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Goats airlifted out of park into other Washington forests


SEATTLE (AP) — Helicopters and trucks are relocating hundreds of mountain goats from Olympic National Park in an effort officials said will protect natural resources, reduce visitor safety issues and boost native goat populations elsewhere in Washington state.

Professional crews used tranquilizer darts and net guns to capture the animals from rocky ridges and slopes within the national park, located about 100 miles (160 kilometers) west of Seattle.

The animals were blindfolded, put into specially made slings and airlifted to a staging area in the park. They were examined, collared with a tracking device, given fluids and then began a journey by truck and ferry to another area in the North Cascades.

"They’re returning to their native habitat and it’s really important for them to be translocated," said Dr. Allison Case, a veterinarian with Northwest Trek Wildlife Park. "They’re very healthy goats right now. And I think they’re going to be equally, if not healthier over there."

From there, they were flown in crates and released into alpine habitat. As of Thursday afternoon, about 40 mountain goats had been safely removed.

A plan approved by park officials in June calls for about 375 goats to be moved to a habitat in the North Cascades, where the animals are native. Park officials estimate between 275 and 325 goats that can't be caught will eventually be shot and killed.

The process is part of a five year plan to remove roughly 700 mountain goats that have long posed environmental problems for Olympic National Park and increasingly put people at risk. The fatal goring of a hiker by a goat in 2010 raised new concerns about public safety.

Introduced to the area nearly a century ago, before the park was established, goats eat and trample sensitive vegetation, disturb soil when they wallow and can be menacing to backpackers and other visitors on trails, officials said. In 2010, an aggressive goat fatally charged at a hiker on a popular trail who followed him and his companions, renewing concerns about safety.

The "effort will relieve issues with non-native mountain goats in the Olympics while bolstering depleted herds in the northern Cascades," Olympic National Park Superintendent Sarah Creachbaum said in a statement.

Officials have tried for decades to control goats in the park.

They removed hundreds of the animals by helicopter in the 1980s. It proposed shooting hundreds from a helicopter in the 1990s but that idea was scrapped. They also experimented with sterilizing some animals to control the population.

Between 2004 and 2016, the goat population in the park more than doubled to 625. There are now about 725 animals.

Goats can be a nuisance along heavily used trails and around wilderness campsites because they seek out salt and minerals from human urine, backpacks and sweat on clothing, according to officials.

Penny Wagner, a park spokeswoman, said the goal is to relocate 100 by Sept. 24. The hope is that between now and next year, they'll be able to relocate several hundred more goats, she said.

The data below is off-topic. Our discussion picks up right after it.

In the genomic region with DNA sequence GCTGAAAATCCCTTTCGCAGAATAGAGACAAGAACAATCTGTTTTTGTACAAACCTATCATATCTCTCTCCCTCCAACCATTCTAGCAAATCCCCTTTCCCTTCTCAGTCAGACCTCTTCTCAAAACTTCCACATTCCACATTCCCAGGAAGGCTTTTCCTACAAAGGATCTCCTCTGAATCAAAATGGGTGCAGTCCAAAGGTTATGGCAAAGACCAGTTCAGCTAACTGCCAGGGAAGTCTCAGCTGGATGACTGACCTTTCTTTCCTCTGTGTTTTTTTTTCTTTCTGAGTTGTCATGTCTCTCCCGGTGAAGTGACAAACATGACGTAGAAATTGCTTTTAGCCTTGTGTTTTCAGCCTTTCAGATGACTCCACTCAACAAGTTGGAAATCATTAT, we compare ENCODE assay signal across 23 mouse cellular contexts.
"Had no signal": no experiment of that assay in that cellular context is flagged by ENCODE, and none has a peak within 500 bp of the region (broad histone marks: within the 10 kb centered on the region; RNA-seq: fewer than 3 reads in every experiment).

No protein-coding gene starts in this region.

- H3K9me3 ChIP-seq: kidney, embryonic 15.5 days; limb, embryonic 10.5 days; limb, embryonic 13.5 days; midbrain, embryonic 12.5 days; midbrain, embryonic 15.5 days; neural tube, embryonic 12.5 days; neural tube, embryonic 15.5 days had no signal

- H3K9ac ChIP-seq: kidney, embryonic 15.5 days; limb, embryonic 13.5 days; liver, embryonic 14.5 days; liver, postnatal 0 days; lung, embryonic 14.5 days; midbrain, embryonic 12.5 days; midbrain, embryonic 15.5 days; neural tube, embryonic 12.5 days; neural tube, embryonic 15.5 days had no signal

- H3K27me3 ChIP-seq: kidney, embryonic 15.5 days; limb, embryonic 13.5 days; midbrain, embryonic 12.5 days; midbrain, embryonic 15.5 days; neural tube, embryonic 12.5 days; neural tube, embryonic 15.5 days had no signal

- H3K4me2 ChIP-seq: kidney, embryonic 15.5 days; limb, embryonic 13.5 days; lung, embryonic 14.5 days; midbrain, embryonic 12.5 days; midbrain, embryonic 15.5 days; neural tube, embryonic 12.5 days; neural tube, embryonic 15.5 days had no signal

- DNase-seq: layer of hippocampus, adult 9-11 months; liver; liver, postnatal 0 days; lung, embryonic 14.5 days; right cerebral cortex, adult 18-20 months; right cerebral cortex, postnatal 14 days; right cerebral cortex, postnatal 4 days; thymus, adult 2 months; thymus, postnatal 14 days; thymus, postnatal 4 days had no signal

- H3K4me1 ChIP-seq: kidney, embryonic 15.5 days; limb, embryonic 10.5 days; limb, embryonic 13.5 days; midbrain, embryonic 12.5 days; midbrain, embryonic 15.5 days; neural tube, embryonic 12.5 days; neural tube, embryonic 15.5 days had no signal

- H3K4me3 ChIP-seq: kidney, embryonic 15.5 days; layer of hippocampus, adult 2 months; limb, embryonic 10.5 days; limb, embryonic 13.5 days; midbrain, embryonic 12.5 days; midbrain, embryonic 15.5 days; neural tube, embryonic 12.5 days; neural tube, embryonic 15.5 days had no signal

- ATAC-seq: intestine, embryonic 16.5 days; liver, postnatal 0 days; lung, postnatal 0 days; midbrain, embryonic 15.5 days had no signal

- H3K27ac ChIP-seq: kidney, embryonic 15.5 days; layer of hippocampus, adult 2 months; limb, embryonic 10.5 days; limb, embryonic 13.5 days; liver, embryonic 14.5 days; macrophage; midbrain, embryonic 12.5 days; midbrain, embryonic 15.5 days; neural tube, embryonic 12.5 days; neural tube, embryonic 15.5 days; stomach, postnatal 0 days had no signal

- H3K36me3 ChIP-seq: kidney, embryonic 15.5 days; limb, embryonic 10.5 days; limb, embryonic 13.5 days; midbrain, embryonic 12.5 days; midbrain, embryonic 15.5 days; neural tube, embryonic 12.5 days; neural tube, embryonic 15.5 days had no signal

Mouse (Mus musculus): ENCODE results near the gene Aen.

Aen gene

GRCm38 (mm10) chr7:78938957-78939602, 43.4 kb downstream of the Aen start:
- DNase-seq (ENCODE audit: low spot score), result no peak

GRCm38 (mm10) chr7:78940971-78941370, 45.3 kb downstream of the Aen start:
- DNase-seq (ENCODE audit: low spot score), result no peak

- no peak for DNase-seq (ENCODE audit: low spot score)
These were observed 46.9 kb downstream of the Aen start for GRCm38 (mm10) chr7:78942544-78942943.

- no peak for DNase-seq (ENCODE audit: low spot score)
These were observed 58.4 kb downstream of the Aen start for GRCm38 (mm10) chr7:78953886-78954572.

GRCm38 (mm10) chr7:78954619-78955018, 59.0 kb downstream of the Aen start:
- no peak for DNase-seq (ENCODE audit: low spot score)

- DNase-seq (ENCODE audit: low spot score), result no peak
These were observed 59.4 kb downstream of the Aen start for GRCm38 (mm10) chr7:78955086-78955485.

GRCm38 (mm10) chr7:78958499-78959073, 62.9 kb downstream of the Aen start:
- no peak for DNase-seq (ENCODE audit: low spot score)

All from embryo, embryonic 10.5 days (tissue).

"We estimate that we’re only going to be able to catch about half of them," added Patti Happe, Olympic National Park's Wildlife Branch Chief. "We’re not gonna get them all. And so we’ll catch as many as we can, we’ll move as many as we safely can, and then we’ll have to switch to lethal removal."

Rachel Bjork, a board member with Northwest Animal Rights Network, called the plan to kill hundreds of goats inhumane. She said the goats have been a part of the national park landscape for decades and likely provide benefits to the ecosystem that are being overlooked.

She also worried about moving them to forests where they eventually could be subject to hunting. The relocated goats could subject to hunting, said Rachel Blomker, a spokeswoman with the Washington Department of Fish and Wildlife. But she said goat hunting is very limited, the season is short and requires a special permit.

Blomker said the agency's goal is to help boost the number of goats in the North Cascades to a sustainable population. "That's where they should be. That's their native habitat," Blomker said.

"So far, they all seem to be doing well," said Colton Whitworth, a Forest Service spokesman. "It should be a fairly easy transition."

The goats are driven to five selected sites in refrigerated trucks to keep them cool. Two release areas are near mountain peaks south of Darrington. The others are near Mount Index, Tower Peak in the Methow area of the Okanogan-Wenatchee National Forest, and the headwaters of the Cedar River Drainage.

Young goats and their mothers go in specialized crates so they can face each other and be released together, veterinarians told KOMO News.

The goal is to finish the process of capture and release in less than 24 hours, they added.

"When they get out, the kids don’t have any sedation, but the nannies do," said Jenny Powers,who is the Wildlife Veterinarian with the National Park Service. "So, the nannies aren’t running and the kids can keep up, and they can stay with mom. And we’re hoping that that really improves our success rate.

The first operation began on Monday and runs through September 24. The next operation won't be held until sometime next year, officials said. A date has not been finalized yet.

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